- Supply chain issues in Q1 led brands including Levi Strauss, Lands' End and PVH to increase their reliance on expedited freight to ensure products are in stock, according to recent earnings calls.
- "We have had to increase our airfreight," said Levi Strauss' Executive Vice President and CFO Harmit Singh. Lands' End President and CFO James Gooch struck a similar tone. "We are certainly seeing challenges like everybody else," Gooch said, adding that expediting shipments was "adding a little bit of cost."
- PVH, which operates brands including Tommy Hilfiger and Calvin Klein, incorporated added airfreight costs into its 2021 outlook for investors. The outlook anticipates inventory delays may last between four to six weeks and will result in a need to expedite goods to "maintain our sales plan in the second half of the year," according to Mike Shaffer, executive vice president, CFO and COO at PVH.
Inventory delays have been systemic in the first half of 2021, as companies struggle to catch up to quickly rising demand.
PVH saw its factories for knits in India close as lockdowns were put in place to mitigate rising COVID-19 infection rates. In Sri Lanka, where PVH produces underwear, the factories were open but not operating at full capacity, which delayed production.
In cases like these, where factory closures are expected to last only weeks, PVH said counting on expedited freight services, or even "faster ships," was a suitable way to plan for the supply chain disruptions.
"Underwear is particularly one where we can get goods in quicker and the cost is not great," Shaffer said. "The goods are smaller in scale in terms of size, and we can put quite a few into a path. So, each order is looked at individually."
Whether it is semiconductors, jeans, masks or vaccines, many of the products in high demand at the moment can be shipped by air in the case of a disruption.
For many shippers, though, bringing in goods by airfreight can significantly increase expenses. Peloton spent $100 million to speed shipping, including the use of airfreight and expedited ocean shipping.
The logistical flexibility airfreight provides has been a lifeline and a boon for air cargo providers reeling from the pandemic.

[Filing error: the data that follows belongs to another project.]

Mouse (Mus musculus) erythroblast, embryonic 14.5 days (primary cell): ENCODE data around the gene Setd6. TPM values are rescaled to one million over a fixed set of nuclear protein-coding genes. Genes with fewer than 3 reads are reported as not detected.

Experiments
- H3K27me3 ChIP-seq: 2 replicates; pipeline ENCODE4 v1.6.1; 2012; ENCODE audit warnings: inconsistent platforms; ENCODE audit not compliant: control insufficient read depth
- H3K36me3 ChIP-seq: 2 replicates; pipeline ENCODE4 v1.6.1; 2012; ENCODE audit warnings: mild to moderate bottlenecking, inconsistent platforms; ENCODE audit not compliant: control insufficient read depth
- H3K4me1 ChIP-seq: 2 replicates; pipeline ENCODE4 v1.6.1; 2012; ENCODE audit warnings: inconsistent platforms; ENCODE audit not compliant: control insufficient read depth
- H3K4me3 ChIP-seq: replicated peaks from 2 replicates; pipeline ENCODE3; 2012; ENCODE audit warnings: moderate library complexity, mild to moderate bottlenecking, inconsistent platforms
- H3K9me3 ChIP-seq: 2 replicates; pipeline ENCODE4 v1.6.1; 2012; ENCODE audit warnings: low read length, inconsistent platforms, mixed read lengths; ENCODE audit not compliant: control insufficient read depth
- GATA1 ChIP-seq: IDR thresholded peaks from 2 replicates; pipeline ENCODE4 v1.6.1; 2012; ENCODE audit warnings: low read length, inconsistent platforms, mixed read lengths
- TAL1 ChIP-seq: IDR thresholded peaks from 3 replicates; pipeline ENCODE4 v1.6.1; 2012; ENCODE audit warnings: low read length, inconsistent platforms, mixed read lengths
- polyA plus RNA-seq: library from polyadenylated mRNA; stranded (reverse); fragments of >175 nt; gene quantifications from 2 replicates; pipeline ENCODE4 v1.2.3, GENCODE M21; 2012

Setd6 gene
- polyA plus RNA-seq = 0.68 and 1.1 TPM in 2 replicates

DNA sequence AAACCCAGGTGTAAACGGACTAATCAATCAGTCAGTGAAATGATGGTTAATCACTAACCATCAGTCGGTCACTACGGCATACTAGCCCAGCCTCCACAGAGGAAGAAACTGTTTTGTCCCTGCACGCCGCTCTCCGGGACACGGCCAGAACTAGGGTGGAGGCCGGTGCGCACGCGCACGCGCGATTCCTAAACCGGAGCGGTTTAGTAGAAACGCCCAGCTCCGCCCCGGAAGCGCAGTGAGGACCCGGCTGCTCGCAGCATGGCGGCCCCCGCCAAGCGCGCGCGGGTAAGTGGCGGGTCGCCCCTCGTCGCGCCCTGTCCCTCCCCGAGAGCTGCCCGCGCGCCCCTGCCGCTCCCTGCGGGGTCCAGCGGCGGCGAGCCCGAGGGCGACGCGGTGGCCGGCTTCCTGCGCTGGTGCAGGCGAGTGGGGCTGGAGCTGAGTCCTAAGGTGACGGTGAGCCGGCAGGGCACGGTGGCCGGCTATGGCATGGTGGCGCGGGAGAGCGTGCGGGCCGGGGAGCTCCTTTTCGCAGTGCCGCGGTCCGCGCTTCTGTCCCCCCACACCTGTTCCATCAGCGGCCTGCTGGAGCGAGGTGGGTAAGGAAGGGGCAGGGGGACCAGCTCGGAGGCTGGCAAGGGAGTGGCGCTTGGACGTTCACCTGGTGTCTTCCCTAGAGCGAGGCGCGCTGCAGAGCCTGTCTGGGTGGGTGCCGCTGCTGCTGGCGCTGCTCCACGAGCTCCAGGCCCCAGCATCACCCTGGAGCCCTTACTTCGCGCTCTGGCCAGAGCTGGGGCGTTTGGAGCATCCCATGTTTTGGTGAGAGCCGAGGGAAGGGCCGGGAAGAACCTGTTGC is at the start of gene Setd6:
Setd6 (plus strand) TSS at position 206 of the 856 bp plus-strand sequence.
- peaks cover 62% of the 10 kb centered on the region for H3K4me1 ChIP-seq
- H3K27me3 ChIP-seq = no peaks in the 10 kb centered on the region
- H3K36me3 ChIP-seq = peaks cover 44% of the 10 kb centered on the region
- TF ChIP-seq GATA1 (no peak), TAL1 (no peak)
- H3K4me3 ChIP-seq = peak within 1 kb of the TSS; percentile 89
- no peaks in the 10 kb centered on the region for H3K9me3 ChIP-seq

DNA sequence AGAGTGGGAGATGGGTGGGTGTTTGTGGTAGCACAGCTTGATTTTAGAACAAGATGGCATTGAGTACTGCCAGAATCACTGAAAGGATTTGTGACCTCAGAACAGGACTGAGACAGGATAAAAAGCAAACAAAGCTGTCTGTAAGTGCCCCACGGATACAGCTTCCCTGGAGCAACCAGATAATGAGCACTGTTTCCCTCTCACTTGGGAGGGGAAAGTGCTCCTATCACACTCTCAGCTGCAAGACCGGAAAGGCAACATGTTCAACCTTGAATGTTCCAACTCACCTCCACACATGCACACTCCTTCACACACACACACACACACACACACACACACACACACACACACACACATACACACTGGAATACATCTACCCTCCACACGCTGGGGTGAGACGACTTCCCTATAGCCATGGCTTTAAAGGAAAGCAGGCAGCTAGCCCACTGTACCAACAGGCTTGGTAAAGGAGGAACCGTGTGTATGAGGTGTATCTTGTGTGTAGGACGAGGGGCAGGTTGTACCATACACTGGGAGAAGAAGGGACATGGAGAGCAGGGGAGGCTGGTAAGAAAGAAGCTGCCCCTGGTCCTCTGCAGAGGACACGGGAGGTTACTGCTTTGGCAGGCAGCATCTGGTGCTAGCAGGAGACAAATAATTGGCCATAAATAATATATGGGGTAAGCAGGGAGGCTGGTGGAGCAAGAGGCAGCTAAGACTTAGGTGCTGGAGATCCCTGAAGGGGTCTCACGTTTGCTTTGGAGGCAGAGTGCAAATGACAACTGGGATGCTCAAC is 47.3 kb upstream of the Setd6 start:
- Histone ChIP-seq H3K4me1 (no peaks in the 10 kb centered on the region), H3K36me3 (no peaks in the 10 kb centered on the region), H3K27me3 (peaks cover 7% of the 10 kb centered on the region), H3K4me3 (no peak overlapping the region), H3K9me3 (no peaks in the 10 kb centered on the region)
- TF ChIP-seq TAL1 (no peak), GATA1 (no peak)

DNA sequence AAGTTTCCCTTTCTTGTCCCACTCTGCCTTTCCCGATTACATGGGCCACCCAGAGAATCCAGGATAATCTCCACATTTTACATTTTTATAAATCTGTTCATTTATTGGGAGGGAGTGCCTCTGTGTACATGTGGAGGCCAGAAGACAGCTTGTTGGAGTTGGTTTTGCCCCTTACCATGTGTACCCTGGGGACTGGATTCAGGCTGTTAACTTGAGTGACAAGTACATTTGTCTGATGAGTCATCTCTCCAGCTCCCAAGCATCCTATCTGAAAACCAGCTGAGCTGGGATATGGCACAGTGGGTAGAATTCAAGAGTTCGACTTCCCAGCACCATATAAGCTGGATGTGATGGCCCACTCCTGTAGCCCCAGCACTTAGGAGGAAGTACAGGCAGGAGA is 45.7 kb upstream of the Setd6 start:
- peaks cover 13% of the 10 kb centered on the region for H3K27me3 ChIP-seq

"Air freight has been in nonstop peak-season mode despite pandemic-induced capacity decline, while other disruptions, such as the Suez Canal blockage, drove even more demand to air," Matt Castle, a vice president of air freight products and services for C.H. Robinson, wrote in a company blog in April.
Typically, airfreight would benefit almost unilaterally from global disruptions as the quickest way to transport products. But as passenger travel subsided at the start of the pandemic, airlines canceled flights and routes that also carried cargo, leading to the "induced capacity decline" alluded to by Castle.
This dynamic is part of why Shaffer told investors "faster ships" were an option for PVH, too. "We have found air freight constrained. There were not a lot of flights, but we are looking on certain product categories," like underwear, Shaffer said.
Demand is not growing in a vacuum, though. In places like the U.S. and China, it's happening as pandemic-related restrictions begin to ease and consumer confidence grows, which has led to reopenings of retail stores and a growth in passenger travel. In other words, the places where products are needed and the number of flights available to ship cargo on is starting to grow.
"As restrictions have been lifted, more passenger planes are moving cargo in addition to the industry's move to retrofit planes for cargo-only freighters," said John Pagan, president and COO at Descartes Systems Group. "Also, with physical stores now reopening, we are seeing warehouse and store replenishment as a legitimate factor in increasing shipment volumes."
For retailers and air carriers, this presents an opportunity to "offset" higher freight costs with higher sales, as well as a challenge, as they evaluate where these trends are happening and for how long they will last.
Levi Strauss President and CEO Chip Bergh commented on this dynamic, when asked during the company's latest earning call how it's planning for demand.
"It's the biggest challenge we're all facing," Bergh said. "Is what we're seeing here recently sustainable for the next six or 12 months, or is it a pop in the arm, and it goes back to something that looks more like the immediate pre-pandemic period?"